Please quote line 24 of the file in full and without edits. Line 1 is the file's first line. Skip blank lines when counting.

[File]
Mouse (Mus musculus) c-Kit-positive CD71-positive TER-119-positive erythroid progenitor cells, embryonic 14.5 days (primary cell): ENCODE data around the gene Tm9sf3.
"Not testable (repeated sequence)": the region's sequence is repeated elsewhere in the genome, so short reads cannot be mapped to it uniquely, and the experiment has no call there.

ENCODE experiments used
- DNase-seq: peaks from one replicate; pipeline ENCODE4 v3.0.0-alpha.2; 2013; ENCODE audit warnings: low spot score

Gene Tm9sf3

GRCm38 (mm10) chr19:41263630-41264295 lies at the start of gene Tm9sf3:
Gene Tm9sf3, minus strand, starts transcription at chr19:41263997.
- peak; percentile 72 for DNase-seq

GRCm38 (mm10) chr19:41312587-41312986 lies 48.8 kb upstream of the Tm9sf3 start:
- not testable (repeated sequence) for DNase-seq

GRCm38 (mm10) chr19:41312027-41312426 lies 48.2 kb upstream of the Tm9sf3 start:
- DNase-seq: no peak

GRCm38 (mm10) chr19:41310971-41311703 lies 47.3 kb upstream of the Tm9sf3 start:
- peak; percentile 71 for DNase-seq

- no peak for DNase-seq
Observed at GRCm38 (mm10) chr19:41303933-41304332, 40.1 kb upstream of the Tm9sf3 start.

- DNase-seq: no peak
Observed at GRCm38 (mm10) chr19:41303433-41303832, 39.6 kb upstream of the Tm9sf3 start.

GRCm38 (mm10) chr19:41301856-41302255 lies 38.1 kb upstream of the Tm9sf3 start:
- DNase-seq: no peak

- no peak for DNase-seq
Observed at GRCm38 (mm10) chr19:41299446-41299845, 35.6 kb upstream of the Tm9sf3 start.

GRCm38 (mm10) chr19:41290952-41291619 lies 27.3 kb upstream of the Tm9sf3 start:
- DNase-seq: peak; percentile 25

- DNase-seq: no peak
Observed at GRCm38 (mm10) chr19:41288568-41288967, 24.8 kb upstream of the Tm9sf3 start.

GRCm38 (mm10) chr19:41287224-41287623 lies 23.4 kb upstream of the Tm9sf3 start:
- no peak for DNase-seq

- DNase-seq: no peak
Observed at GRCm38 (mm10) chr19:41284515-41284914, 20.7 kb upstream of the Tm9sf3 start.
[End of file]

- DNase-seq: peak; percentile 25